Cyber security is perceived to be a highly technical subject well understood by a select few. In addition, most people who talk about it generally don’t have their hands wrapped around the subject entirely. Even worse, pick anyone from the street and pose the question,
“What is cyber security?”
For most of us, we trust whoever is handling our information to take appropriate measures to safeguard it. A case in point is our banks. When you open an account with any bank of your choice, you trust the bank to take good care of your money and any other information entrusted to them. Occasionally, the bank might be hit by fraud but even then, the depositor’s money is “always” secured, through an insurance cover. With that in mind, you only have to worry about your business as usual, leaving the task of protecting your funds to the bank.
If we expand this scope further, we can extrapolate the same model to other entities that hold our information e.g. social media sites, email, mobile phone service providers etc. The big question though is, is there a way users of these services can pro-actively prevent their information from getting into the wrong hands? The simple answer is yes. The how, though, is a different ball game altogether. Let us start with the simplest of them: passwords. It has been preached over and over about the need to have a strong password. The reality of passwords though is that they are slowly proving not be as effective as they were once paraded to be. In other words, passwords are “dead”. This does not mean that we shouldn’t take measures to ensure we have non-predictable passwords say for our social media accounts, emails, Internet banking etc.
Another major concern I have about personal information being in the public domain is the standard “sign in” model employed in most buildings. When you want to gain access to most, if not all companies nowadays, you need to walk up to a guard who immediately asks you to sign in on some beaten up 4 Quire book. The details they collect from us are your name, ID Number, mobile phone number, company to visit, time in, time out and your signature. The next time you surrender this information, ask yourself, after the book is filled up, where does it go? Who is the custodian of all that private data collected? Do they have a Data Protection Policy which has principles drawn from the Kenya Data Protection Bill?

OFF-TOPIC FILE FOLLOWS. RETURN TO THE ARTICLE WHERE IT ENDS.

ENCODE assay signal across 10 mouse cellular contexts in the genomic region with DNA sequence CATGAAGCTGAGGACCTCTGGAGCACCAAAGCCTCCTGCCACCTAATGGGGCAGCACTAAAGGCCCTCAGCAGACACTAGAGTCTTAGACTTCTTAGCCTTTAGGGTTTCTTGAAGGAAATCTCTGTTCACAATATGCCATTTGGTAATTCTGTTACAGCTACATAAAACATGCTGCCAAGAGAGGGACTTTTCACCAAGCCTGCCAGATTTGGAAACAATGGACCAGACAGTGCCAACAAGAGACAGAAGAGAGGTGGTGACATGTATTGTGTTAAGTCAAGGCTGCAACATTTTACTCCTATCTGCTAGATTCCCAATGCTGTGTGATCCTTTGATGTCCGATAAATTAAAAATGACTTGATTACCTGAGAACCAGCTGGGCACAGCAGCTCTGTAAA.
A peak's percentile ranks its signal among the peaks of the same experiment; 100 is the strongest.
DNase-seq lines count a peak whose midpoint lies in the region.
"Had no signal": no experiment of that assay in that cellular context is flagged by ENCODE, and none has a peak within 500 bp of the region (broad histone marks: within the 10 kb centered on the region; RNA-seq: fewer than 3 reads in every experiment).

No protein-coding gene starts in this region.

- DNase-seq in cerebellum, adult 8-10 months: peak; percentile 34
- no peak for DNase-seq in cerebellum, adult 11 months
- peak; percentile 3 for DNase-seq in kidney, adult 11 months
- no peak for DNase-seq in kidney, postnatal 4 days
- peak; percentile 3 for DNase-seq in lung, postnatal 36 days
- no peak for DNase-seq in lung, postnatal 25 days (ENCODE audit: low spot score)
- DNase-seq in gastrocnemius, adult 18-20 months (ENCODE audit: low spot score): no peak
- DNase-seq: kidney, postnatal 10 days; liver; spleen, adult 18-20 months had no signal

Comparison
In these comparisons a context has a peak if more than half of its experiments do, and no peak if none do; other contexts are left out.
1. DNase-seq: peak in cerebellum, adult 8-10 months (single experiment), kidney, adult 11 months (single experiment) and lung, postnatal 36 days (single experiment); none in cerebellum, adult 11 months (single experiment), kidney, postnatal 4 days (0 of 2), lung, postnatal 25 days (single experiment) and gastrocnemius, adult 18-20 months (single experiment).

The very principles of Identity Theft, where one purports to be someone else, lie deep within the collection of the above information. Some may argue it is a far-fetched thought but if you look closely at what defines you within the “system”, you will be surprised just how easy it is to profile your behaviors and trends.
Our inherent propensity to trust people has been taken advantage of for the longest time. I once played on someone’s trust to gain access to a certain local bank. This is how it played out. It was on a Friday evening and as I was plowing through a social media site, I caught a glimpse of this Information Security consultant’s update about how he will have a ball with his colleagues at a certain pub. In the usual social engineering fashion, I “coincidentally” positioned myself in the same venue with him and his friends and after chatting up for about 30 minutes, I knew I had achieved what I was looking for so I left. The following Monday, I confidently walked up to the bank and at the reception, I asked to see this gentleman who was all too willing to let me in, under my guise of “I also have an ongoing assignment in the bank”, which I clearly did not have. So he led me to their IT department and it was all down hill from there.Moral of the story? Trust but verify. Beware of tailgaters who will pretend to have forgotten their access cards and have you open or hold the door for you.
Finally, there are great strides being made by the government to protect the public from cyber criminals. However, some ideas are rather far-fetched and ill informed. The declaration to register all Internet devices by KENIC (although later clarified but not in the dailies) was a clear indication of how misinformed some members of the public sector are regarding the subject. To register a device, it would mean surrendering the MAC (Media Access Control) address, which is simply the hardware ID. This by conventional wisdom can be faked or spoofed quite easily. Meaning that even if an entity does register the device, it can assume a different ID every time they connect to the Internet. Moreover, in this age of “anonymizing” your presence online, it will be self-defeating to again provide a spoofed MAC address and in turn capture a fake source IP address resulting in chasing after the proverbial wild goose.
AfricaHackOn aims to address the above challenges by raising a fresh breed of professionals who look at these matters from a fresh perspective. We have so far been in touch with universities, hosting bootcamps that introduce these concepts to brilliant minds. We want to breed entrepreneurs in this field, while at the same time raising awareness to the public to demand better quality of employees within government to front the National Cyber Security Master Plan which is long overdue.
The annual AfricaHackOn conference will be taking place on July 31st, 2015 at iHub. For more information on how to sign up, please visit http://africahackon.com/africa/conference.
Catch up with AfricaHackOn on Twitter: @AfricaHackon.
BY TYRUS KAMAU from ihub.co.ke